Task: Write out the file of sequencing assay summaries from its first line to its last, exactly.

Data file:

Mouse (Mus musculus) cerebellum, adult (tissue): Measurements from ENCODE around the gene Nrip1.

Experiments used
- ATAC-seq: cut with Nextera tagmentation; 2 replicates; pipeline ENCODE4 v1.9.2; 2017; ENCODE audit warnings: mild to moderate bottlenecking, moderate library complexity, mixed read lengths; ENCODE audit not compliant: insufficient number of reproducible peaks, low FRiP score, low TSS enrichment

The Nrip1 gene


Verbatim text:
Mouse (Mus musculus) cerebellum, adult (tissue): Measurements from ENCODE around the gene Nrip1.

Experiments used
- ATAC-seq: cut with Nextera tagmentation; 2 replicates; pipeline ENCODE4 v1.9.2; 2017; ENCODE audit warnings: mild to moderate bottlenecking, moderate library complexity, mixed read lengths; ENCODE audit not compliant: insufficient number of reproducible peaks, low FRiP score, low TSS enrichment

The Nrip1 gene